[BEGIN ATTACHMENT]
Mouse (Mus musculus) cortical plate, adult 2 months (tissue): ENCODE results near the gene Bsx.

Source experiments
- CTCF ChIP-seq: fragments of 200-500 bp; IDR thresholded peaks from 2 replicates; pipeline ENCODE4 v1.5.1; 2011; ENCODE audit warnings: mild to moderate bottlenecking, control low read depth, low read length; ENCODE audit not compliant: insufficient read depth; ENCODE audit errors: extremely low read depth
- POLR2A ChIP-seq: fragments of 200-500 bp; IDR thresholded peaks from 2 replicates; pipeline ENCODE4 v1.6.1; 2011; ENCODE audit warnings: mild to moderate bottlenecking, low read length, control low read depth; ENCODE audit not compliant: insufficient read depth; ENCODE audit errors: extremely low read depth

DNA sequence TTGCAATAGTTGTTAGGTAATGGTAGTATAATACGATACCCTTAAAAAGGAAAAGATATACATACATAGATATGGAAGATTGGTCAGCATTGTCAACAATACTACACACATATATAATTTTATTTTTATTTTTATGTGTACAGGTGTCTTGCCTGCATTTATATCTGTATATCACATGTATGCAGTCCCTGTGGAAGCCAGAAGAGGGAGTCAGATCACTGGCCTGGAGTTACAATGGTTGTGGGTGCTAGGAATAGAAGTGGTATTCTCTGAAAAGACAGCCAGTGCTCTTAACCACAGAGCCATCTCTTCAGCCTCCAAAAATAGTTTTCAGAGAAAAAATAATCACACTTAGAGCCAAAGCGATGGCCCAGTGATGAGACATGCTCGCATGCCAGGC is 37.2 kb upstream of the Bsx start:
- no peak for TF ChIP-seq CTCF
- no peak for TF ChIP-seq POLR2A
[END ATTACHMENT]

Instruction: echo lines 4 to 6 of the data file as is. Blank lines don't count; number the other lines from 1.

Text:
- POLR2A ChIP-seq: fragments of 200-500 bp; IDR thresholded peaks from 2 replicates; pipeline ENCODE4 v1.6.1; 2011; ENCODE audit warnings: mild to moderate bottlenecking, low read length, control low read depth; ENCODE audit not compliant: insufficient read depth; ENCODE audit errors: extremely low read depth

DNA sequence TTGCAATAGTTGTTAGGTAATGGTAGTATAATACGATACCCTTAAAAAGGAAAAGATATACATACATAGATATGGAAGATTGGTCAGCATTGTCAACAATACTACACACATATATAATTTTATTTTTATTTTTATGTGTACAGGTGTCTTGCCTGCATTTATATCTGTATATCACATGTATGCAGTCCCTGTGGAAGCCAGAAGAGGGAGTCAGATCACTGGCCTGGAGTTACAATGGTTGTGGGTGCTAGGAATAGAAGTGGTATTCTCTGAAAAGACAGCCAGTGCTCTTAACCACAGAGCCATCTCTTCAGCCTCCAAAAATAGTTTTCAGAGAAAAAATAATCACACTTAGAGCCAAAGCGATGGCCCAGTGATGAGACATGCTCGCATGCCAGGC is 37.2 kb upstream of the Bsx start:
- no peak for TF ChIP-seq CTCF